The foundation for Nāpili FLO Farm’s locally-crafted artisanal kimchi and fermented foods is embedded in family love and determination to create a business that benefits the land and community.
When founder Monica Bogar’s son Maddox was born in 2011, she decided to turn her family’s Lahaina property into a sustainable, organic urban farm.
“One of the biggest inspirations was to start a green business and stay home and raise my son,” Bogar says.
She decided to focus on vertical gardening and aquaponics, a sustainablehydroponicsgardening system. These methods helped her grow more efficiently in small spaces beginning with microgreens.
“I was able to grow in a small area but still make the return,” Bogar says. “I built the greenhouse in my home. I just got really close with all of the chefs and food trucks and did business with them.”
During that time, Bogar’s mom moved in with her. Making kimchi and then selling it at the farmers market turned into a fun pastime for the mother-daughter duo.
“Kimchi was something we could do together,” Bogar says. “She was a serial entrepreneur. She wanted to go to the market. We started to go to the farmers market together.”
While she planned to build her business on the cold press juices she made with her microgreens. It was the kimchi that caught the community’s eye.
“I went in with the idea of doing cold-pressed juices but had to pivot because everyone was asking about kimchi,” Bogar says.
Bogar began making the kimchi recipe she learned from watching her mother, embellishing and building on it in some ways to create her renowned Napili FLO Organic Vegan Kimchi, Napili FLO Organic Pineapple Ginger Sauerkraut, and Napili FLO Probiotic GutShots.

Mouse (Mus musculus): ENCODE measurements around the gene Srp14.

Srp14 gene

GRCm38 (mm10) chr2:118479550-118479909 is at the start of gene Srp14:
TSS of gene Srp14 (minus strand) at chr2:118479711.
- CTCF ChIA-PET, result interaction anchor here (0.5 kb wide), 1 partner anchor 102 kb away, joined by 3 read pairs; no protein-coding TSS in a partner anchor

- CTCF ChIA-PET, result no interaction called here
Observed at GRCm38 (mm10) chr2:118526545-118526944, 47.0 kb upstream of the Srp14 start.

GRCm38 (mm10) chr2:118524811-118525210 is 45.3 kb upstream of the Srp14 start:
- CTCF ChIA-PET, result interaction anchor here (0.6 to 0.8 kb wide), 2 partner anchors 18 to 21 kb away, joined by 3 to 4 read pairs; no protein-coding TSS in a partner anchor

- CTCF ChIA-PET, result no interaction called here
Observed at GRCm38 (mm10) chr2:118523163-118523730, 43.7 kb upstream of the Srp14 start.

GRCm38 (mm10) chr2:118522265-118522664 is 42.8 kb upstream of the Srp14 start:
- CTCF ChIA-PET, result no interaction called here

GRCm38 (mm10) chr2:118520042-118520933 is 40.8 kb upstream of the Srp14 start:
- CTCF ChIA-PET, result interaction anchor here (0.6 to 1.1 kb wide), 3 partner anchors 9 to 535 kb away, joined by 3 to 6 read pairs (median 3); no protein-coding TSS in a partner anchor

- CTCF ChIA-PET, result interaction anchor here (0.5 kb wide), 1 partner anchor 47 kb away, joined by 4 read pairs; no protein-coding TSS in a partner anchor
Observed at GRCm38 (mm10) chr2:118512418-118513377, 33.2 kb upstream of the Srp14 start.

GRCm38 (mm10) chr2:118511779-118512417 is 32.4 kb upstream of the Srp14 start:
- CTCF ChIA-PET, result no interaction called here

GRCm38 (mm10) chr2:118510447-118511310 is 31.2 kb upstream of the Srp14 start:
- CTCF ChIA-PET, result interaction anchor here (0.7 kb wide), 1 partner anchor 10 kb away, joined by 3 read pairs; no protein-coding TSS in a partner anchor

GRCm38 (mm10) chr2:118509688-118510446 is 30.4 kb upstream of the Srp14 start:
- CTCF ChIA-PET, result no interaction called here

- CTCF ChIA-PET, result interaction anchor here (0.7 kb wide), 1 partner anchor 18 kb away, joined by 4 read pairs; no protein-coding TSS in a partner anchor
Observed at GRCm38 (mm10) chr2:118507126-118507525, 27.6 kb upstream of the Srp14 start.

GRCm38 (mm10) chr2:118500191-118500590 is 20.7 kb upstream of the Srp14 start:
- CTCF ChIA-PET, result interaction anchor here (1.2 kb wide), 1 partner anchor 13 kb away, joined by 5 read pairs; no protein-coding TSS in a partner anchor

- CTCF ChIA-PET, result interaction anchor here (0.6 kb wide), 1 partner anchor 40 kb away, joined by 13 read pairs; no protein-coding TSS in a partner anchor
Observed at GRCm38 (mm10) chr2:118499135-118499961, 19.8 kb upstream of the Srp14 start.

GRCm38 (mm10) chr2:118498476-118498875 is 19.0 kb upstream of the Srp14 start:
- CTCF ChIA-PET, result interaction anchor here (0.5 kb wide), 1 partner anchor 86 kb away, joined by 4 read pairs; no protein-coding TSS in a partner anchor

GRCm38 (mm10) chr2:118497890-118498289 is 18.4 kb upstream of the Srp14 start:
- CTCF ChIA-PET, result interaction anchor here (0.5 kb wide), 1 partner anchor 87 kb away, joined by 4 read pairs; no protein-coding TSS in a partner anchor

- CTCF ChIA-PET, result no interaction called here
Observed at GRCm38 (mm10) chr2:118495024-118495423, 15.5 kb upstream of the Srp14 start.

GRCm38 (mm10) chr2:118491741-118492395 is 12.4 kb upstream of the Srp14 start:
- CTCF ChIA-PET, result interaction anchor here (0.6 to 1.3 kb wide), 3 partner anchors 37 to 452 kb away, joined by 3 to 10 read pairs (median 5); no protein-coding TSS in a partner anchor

Now, Nāpili FLO Farm holds awards for two of its products.
In 2020, Nāpili FLO Farm won two awards from the San Francisco-based Good Food Foundation for its Pineapple-Ginger-Turmeric Sauerkraut and Gut Shots, a probiotic elixir made from kimchi brine.
The majority of the ingredients in Bogar’s recipes are sourced from the islands.
“There are spices that we don't have here that I need to ship in,” she says. “My intention is to source from Maui and locally from Hawaii. “
For the items she does source, particularly her cabbage, she hopes to grow large enough that they become cash crops for the community where the farmers will be guaranteed to have an entity to sell the amounts they grow.
“When I was farming, I made sure everything I planted was sold before I planted,” she says. “I had to be efficient that way. I didn't have the space for extra growth, and it doesn't have a shelf life. Once the microgreens are ready, you have to cut it and sell it.”
Bogar’s current plans to expand her business include adding to her line of products.
“We’re looking forward to doing seasonal products and some other products we have lined up,” she says.
To add to its growth, Nāpili FLO Farm launched its online marketplace in the spring of 2020.
“That has increased our sales,” Bogar says. “It’s been a slow growth but has been a steady incline.”
As Nāpili FLO Farm grows, Bogar is committed to always create a product that doesn’t compromise her mission.
“I don't want to make money in spite of the earth,” she says. “Everything we do from beginning to end is super mindful and earth-conscious.”
Trying to eliminate waste, Bogar avoids using any bags and reuses cardboard boxes.
Bogar says she is passionate about making sure that mindfulness and love are incorporated when putting together Nāpili FLO Farm's recipes.
“We’re honing our craft,” Bogar says. “I really believe in high-vibrational foods. Knowing where the cabbage is coming, how they're growing it—all that kind of conscious living is involved in how we make our products and how we distribute our products.” Bogar says she wants customers to be able to feel that in her products.
“We need to make sure we have the most love when we make it,” Bogar says. “When someone is buying our product, that is what they are supporting.”